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HGun Smoke Trivia
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Gina Burrell
Marshal Matt Dillon (then-newcomer James Arness) tries to prevent lawlessness from overtaking Dodge City, Kansas. Helping to keep him grounded are saloon proprietor Miss Kitty Russell and Doc Adams. The television series grew out of the long-running radio serial of the same name, although for a short time they were both on the airwaves.
First episode date: September 10, 1955
Final Episode date: March 31, 1975

Gunsmoke is an American radio and television Western drama series created by director Norman Macdonnell and writer John Meston. The stories take place in and around Dodge City, Kansas, during the settlement of the American West. The central character is lawman Marshal Matt Dillon, played by William Conrad on radio and James Arness on television. When aired in the UK, the television series was initially titled Gun Law, later reverting to Gunsmoke.
The radio series ran from 1952 to 1961. John Dunning[3] wrote that among radio drama enthusiasts, "Gunsmoke is routinely placed among the best shows of any kind and anytime." The television series ran for 20 seasons from 1955 to 1975 and stands as the United States' longest-running prime time, live-action drama with 635 episodes. In 2010, Law & Order tied Gunsmoke for most seasons for a live action drama series when it finished its twentieth and final season, but the show finished 179 episodes short of Gunsmoke's final total; regarding prime-time scripted series with continuing characters, The Simpsons is the only program to exceed 20 seasons. At the end of its run in 1975, Los Angeles Times columnist Cecil Smith wrote: "Gunsmoke was the dramatization of the American epic legend of the west. Our own Iliad and Odyssey created from standard elements of the dime novel and the pulp western as romanticized by [Ned] Buntline, [Bret] Harte, and [Mark] Twain. It was ever the stuff of legend."

The back stories of some of the main characters were largely left to the imagination of the viewer. Matt Dillon spent his early years in foster care, knew the Bible, was a wayward, brawling cowboy, and later mentored by a caring lawman. Kitty Russell, born in New Orleans and reared by a flashy foster mother (who once visited Dodge), apparently had no living family. (See "Miss Kitty" in the following section "Differences between the characters on the radio & TV versions.") Barkeep Sam was said to be married, but no sightings of a wife were made (In the episode "Tafton," he is seen side-by-side with a woman in a church singing). White scavengers killed Quint Asper's white father. Thad Greenwood's father, a storekeeper, was harassed to death by a trio of loathsome ne'er-do-well thieves. Chester Goode was known to be one of many brothers raised by an aunt and uncle, and he mentions his mother on one occasion; he referred to past service in the cavalry and years as a cattle driver in Texas. The cause of Chester's stiff right leg was never given, but it was shown on his leg and not a prosthesis. No direct reference was ever made to his disability in the script, although some oblique moments painted the free-spirited, comic deputy with a darker tone. Newly O'Brien was named after a physician uncle, who ignited his interest in medicine.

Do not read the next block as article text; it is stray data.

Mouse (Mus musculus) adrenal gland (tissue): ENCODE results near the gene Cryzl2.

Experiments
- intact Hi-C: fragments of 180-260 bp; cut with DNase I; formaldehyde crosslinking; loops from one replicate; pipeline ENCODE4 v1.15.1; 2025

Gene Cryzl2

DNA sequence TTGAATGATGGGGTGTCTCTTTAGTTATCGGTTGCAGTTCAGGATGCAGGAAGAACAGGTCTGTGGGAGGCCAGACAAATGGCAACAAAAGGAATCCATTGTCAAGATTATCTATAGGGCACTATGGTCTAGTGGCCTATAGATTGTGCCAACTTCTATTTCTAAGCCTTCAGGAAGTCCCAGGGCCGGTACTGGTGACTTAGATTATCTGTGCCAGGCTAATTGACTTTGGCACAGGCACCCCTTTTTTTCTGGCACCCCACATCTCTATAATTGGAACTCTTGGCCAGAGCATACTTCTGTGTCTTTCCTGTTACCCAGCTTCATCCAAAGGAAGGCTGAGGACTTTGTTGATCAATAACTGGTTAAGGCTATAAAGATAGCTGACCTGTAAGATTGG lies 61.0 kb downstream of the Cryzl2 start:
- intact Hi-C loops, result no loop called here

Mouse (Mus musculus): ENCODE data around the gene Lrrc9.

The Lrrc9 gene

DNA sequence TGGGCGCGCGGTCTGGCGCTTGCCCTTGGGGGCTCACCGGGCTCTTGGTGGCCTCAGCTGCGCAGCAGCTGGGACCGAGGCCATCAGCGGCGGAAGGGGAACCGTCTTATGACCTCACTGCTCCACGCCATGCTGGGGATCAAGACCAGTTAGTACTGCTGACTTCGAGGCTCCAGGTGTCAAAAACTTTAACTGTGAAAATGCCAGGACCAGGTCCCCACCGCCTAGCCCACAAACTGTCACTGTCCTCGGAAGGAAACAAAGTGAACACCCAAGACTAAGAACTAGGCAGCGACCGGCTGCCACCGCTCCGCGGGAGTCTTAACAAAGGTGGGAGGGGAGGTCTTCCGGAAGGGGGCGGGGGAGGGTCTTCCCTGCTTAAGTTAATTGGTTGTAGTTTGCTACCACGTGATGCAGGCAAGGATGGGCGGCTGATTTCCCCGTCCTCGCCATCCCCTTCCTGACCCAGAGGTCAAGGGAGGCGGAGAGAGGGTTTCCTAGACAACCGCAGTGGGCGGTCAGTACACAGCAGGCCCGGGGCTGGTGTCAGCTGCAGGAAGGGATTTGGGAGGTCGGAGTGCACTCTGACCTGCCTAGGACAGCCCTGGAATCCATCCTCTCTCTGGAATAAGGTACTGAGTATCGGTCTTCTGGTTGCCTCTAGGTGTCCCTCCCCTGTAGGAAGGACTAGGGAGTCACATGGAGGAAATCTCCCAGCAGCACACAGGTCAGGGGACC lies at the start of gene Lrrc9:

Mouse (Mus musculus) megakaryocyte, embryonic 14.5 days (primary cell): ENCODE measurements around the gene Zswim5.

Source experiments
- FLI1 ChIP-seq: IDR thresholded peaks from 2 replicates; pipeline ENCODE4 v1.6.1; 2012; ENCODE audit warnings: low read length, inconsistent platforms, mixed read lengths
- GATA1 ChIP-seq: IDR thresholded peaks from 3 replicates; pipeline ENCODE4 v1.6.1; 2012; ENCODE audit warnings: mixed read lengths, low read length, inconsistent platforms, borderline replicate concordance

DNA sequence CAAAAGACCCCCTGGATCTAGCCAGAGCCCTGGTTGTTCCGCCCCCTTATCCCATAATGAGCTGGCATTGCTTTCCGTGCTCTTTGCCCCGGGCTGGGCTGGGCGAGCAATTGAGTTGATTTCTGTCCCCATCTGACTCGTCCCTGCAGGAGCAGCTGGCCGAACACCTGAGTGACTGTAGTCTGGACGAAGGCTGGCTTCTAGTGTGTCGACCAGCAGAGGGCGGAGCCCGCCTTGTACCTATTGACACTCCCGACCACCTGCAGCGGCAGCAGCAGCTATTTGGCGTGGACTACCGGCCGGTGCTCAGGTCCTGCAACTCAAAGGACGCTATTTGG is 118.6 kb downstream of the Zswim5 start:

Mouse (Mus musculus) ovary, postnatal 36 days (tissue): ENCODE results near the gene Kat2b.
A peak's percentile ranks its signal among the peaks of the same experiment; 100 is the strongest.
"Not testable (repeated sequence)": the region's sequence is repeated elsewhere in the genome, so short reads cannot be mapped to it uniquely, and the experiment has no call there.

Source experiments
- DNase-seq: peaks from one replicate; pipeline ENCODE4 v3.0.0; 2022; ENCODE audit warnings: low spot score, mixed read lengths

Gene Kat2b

While Dillon and Miss Kitty clearly had a close personal relationship, the two never married. In a July 2, 2002, Associated Press interview with Bob Thomas, Arness explained, "If they were man and wife, it would make a lot of difference. The people upstairs decided it was better to leave the show as it was, which I totally agreed with." In the episode "Waste", featuring Johnny Whitaker as a boy with a prostitute mother, her madam questions Dillon as to why the law overlooks Miss Kitty's enterprise. It appears that bordellos could exist "at the law's discretion" (meaning the marshal's). Miss Kitty was written out in 1974. The actress sought more free time and reportedly missed her late co-star, Glenn Strange, who played her Long Branch barkeep, Sam. When Blake decided not to return for the show's 20th (and final) season, the character was said to have returned to New Orleans. She was replaced by the hoarse-voiced, matronly actress Fran Ryan (known to many as the second Doris Ziffel on CBS' "Green Acres").
For over a decade on television, a sign hung over Doc's office that read "Dr. G. Adams". Milburn Stone was given free rein to choose the character's first name. The actor chose the surname of an ancient Greek physician and medical researcher named Galen.He is first referred to in this manner by Theodore Bikel as "Martin Kellums" in the season 10 episode, "Song for Dying", aired February 13, 1965.